A recent surge in positive COVID-19 cases and hospitalizations in El Paso, Texas, has caused city officials to order a curfew for residents.
The curfew has been imposed for 10 p.m. to 5 a.m. to limit mobility in the community, El Paso County Judge Ricardo Samaniego said at a press conference Sunday. For the next two weeks, citizens are required to stay home unless they are traveling to and from work or accessing essential services.
Only one person is permitted to access essential services at a time, and trick-or-treat activities on Halloween are not allowed, Samaniego said. Violators will be fined $250 for failing to wear a face mask and $500 for any other violations of the order.
El Paso County has had the fifth-highest number of positive cases in the state at more than 39,000, according to data from the Texas Department of State Health Services.
Since Oct. 1, the county has seen a 160% increase in COVID-19 positivity rates and a 300% jump in hospitalizations.
Intensive care units at all area hospitals reached 100% capacity as of Saturday, Samaniego said. An overflow of ICU patients are being airlifted to other cities.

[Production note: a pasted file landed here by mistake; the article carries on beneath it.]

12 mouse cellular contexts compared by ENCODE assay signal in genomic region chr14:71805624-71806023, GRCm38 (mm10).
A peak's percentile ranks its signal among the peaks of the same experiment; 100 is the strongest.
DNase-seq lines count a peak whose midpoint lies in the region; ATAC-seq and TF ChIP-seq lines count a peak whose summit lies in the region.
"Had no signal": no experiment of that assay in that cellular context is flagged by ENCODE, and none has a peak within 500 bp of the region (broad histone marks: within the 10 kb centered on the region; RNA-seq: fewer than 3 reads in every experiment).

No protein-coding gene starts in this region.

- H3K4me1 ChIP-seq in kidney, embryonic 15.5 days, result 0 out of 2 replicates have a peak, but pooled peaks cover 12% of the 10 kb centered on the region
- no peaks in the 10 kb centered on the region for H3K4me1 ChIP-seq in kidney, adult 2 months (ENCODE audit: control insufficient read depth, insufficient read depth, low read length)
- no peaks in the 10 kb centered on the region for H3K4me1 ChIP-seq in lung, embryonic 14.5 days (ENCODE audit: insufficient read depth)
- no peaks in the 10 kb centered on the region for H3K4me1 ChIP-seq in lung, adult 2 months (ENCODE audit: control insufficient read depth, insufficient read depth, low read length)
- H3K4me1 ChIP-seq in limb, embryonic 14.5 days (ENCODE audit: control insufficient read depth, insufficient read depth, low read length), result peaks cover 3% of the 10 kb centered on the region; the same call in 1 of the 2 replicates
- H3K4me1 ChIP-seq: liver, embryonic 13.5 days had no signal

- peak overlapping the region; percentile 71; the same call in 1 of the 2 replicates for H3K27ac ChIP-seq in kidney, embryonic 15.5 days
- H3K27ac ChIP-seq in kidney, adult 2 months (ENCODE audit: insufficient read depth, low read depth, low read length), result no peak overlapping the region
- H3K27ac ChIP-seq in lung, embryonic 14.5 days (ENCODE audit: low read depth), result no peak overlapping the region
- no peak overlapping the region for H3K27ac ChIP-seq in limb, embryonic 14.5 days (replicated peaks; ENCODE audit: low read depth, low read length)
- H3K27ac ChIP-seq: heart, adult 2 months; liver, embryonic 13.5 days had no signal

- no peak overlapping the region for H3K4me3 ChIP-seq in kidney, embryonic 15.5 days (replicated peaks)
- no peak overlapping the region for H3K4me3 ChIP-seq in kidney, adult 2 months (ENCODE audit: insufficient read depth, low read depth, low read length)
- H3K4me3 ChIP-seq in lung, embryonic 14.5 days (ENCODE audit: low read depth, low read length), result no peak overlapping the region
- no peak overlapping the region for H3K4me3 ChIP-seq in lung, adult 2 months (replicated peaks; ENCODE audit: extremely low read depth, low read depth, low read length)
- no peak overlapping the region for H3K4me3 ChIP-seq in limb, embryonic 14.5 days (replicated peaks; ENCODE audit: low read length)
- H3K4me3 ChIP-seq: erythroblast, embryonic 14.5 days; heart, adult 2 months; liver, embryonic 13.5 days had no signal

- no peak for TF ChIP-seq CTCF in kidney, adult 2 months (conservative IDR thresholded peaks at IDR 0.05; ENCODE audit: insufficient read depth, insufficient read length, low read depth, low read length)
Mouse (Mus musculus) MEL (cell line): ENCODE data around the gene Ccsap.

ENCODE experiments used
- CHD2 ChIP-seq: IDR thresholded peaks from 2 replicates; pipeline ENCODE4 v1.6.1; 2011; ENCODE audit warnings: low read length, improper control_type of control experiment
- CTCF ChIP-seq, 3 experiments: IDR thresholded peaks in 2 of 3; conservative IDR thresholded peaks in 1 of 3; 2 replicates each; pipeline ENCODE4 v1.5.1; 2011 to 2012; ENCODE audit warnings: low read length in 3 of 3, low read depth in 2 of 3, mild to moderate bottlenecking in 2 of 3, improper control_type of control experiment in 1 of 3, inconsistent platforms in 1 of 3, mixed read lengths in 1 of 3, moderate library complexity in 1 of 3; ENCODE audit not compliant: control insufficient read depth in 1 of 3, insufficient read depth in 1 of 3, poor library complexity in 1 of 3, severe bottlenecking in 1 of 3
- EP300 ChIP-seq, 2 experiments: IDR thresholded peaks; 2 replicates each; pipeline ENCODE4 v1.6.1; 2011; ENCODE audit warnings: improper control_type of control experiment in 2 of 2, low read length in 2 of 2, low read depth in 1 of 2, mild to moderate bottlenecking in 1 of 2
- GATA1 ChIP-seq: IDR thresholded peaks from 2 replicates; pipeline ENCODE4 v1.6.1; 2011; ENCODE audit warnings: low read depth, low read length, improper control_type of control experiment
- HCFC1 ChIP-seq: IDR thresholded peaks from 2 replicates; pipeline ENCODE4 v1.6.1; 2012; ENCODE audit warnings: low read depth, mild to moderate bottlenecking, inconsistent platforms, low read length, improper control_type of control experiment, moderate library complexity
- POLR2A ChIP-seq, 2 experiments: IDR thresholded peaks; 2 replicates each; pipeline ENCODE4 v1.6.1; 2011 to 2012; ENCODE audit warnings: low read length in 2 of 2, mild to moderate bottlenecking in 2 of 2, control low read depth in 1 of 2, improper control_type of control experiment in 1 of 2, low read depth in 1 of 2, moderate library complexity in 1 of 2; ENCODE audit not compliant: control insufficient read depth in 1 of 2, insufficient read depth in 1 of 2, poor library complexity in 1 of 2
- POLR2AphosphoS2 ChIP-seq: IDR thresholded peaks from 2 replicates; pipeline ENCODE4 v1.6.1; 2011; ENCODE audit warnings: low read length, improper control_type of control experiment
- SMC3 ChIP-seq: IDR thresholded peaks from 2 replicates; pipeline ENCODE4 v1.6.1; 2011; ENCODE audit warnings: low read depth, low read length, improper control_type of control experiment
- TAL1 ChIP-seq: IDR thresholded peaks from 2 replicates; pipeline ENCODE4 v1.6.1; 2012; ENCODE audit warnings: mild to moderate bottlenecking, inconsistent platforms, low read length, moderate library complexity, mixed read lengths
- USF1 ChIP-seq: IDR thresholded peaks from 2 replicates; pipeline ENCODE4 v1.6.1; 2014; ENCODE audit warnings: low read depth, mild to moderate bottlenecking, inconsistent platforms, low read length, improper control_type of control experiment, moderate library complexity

The county is working to find more morgue space, and funeral homes are prepping for an influx of bodies, Samaniego said.
The El Paso Convention And Performing Art Center is being turned into a hospital with 100 beds, Texas Gov. Greg Abbott said in a statement. The University Medical Center of El Paso is setting up tents outside to treat patients.
More than 862,000 cases and 17,500 fatalities have been reported in the state of Texas, according to the state health department. On Sunday, the daily count of new cases had hit nearly 3,800 and 48 fatalities.
Forty-two states and territories in the U.S. are experiencing an upward trajectory of new COVID-19 cases, according to an internal memo by the U.S. Department of Health and Human Services obtained by ABC News.
ABC News' Matt Gutman, Marilyn Heck and Morgan Winsor contributed to this report.